Hail • Hail Basics • What is hail? • Hail is a form of precipitation that occurs when updrafts in thunderstorms carry raindrops upward into extremely cold areas of the atmosphere where they freeze into ice. • How does hail form? • There are two ideas about hail formation. In the past, the prevailing thought was that hailstones grow by colliding with supercooled water drops. Supercooled water will freeze on contact with ice crystals, frozen rain drops, dust or some other nuclei. Thunderstorms that have a strong updraft keep lifting the hailstones up to the top of the cloud where they encounter more supercooled water and continue to grow. The hail falls when the thunderstorm's updraft can no longer support the weight of the ice or the updraft weakens. The stronger the updraft the larger the hailstone can grow.
SUPERCOOLED WATER - Liquid water that is below 0°C, or water that stays in liquid form if undisturbed even though it has been cooled to a temperature below its normal freezing point. The smaller and purer the water droplets, the more likely they can become supercooled.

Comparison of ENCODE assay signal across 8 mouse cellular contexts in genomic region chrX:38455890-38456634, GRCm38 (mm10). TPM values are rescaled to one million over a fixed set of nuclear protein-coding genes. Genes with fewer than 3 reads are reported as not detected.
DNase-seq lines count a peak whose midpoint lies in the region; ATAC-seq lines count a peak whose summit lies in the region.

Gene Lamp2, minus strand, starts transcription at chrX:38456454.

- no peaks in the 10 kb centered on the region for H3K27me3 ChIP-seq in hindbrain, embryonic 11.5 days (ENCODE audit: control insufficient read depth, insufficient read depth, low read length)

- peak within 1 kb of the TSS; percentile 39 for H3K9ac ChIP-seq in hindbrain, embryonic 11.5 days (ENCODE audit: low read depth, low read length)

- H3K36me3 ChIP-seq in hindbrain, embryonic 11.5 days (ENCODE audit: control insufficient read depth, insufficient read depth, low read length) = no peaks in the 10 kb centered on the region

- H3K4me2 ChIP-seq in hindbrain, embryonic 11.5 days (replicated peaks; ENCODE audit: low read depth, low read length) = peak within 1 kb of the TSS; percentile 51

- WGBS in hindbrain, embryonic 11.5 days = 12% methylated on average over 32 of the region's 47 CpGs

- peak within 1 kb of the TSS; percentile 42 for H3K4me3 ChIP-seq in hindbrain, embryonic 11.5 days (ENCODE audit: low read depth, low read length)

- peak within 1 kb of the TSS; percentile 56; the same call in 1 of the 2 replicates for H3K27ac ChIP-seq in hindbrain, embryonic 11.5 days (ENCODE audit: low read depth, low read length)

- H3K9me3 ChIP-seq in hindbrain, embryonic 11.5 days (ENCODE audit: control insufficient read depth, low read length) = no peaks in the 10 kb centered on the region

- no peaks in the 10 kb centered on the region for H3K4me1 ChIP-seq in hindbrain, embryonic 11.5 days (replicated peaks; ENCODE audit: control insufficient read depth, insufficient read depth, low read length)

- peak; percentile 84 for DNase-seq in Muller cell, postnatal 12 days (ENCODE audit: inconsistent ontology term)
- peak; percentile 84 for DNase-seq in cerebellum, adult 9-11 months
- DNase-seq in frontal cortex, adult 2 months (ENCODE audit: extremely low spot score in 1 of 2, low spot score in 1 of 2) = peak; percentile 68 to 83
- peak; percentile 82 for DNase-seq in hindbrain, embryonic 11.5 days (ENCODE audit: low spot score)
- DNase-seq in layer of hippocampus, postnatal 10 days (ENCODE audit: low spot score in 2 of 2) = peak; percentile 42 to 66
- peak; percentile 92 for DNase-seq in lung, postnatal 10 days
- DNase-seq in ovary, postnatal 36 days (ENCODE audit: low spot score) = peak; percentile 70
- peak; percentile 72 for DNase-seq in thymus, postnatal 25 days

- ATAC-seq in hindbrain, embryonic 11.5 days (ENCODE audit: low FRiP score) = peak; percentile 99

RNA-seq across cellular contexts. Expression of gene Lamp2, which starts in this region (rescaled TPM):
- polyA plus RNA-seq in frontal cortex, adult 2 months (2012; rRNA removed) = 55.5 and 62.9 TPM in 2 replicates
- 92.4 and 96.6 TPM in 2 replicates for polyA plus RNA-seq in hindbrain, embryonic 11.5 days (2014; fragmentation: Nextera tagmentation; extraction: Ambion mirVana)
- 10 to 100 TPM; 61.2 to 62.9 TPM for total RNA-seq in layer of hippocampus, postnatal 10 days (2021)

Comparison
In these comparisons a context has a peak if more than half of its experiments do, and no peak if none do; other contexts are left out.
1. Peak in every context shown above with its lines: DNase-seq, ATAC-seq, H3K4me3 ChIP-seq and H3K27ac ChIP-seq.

Recent studies suggest that supercooled water may accumulate on frozen particles near the back-side of the storm as they are pushed forward across and above the updraft by the prevailing winds near the top of the storm. Eventually, the hailstones encounter downdraft air and fall to the ground. • Hailstones grow two ways: by wet growth or dry growth processes. In wet growth, a tiny piece of ice is in an area where the air temperature is below freezing, but not super cold. When the tiny piece of ice collides with a supercooled drop, the water does not freeze on the ice immediately. Instead, liquid water spreads across tumbling hailstones and slowly freezes. Since the process is slow, air bubbles can escape resulting in a layer of clear ice. • Dry growth hailstones grow when the air temperature is well below freezing and the water droplet freezes immediately as it collides with the ice particle. The air bubbles are "frozen" in place, leaving cloudy ice. • Hailstones can have layers like an onion if they travel up and down in an updraft, or they can have few or no layers if they are "balanced" in an updraft. One can tell how many times a hailstone traveled to the top of the storm by counting the layers. Hailstones can begin to melt and then re-freeze together - forming large and very irregularly shaped hail.